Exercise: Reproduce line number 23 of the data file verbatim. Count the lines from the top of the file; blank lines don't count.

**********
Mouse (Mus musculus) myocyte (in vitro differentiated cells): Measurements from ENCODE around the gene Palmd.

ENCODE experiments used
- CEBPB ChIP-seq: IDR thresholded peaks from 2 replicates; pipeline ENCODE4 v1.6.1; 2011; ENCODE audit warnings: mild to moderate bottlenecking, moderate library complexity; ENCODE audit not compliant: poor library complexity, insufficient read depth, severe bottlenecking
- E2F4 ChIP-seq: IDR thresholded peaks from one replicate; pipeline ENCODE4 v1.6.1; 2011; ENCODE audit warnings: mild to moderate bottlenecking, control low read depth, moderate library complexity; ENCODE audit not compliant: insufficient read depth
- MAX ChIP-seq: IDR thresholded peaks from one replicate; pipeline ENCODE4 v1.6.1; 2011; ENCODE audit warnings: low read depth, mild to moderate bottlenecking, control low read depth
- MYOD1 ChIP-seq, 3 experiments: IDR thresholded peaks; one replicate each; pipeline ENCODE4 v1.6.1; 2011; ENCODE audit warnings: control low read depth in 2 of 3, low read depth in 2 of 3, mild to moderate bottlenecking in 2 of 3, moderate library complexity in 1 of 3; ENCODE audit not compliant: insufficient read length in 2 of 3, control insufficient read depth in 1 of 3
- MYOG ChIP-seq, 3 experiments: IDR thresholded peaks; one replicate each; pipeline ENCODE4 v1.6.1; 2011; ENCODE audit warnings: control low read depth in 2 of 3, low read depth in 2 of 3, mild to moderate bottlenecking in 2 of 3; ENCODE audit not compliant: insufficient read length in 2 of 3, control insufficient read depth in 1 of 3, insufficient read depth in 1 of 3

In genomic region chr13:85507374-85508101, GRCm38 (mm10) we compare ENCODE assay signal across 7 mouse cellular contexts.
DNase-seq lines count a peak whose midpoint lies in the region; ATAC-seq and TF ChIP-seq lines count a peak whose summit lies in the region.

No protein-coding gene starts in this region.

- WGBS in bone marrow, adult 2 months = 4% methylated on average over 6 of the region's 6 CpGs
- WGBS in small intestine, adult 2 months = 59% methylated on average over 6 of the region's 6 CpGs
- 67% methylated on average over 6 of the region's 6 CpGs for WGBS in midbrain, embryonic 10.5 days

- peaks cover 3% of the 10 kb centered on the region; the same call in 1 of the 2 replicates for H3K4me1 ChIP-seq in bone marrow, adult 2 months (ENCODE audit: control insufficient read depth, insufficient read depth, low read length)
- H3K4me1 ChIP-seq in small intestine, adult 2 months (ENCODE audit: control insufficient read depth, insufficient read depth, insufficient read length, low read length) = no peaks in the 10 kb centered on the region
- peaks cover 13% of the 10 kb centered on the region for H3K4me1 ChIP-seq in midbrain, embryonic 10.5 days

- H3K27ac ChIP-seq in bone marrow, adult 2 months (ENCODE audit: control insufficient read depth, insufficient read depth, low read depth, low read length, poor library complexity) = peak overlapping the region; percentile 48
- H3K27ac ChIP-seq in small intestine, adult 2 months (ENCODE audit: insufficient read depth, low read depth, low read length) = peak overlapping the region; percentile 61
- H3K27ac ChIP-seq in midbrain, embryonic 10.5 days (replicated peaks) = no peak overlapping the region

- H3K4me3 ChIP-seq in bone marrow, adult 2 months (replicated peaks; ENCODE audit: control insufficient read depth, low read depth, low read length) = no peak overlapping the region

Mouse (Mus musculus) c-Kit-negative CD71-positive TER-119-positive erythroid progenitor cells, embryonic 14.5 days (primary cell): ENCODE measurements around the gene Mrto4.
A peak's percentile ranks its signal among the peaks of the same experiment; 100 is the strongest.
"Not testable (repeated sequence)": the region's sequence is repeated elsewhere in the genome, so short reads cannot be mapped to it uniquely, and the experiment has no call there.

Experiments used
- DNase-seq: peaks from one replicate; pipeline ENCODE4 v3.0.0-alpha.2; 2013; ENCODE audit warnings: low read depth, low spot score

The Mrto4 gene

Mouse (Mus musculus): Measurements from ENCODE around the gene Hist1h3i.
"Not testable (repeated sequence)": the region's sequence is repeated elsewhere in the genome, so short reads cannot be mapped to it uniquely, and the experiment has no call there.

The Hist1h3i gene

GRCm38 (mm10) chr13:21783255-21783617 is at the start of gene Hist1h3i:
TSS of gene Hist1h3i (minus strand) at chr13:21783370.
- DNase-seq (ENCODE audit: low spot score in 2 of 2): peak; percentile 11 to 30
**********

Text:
"Not testable (repeated sequence)": the region's sequence is repeated elsewhere in the genome, so short reads cannot be mapped to it uniquely, and the experiment has no call there.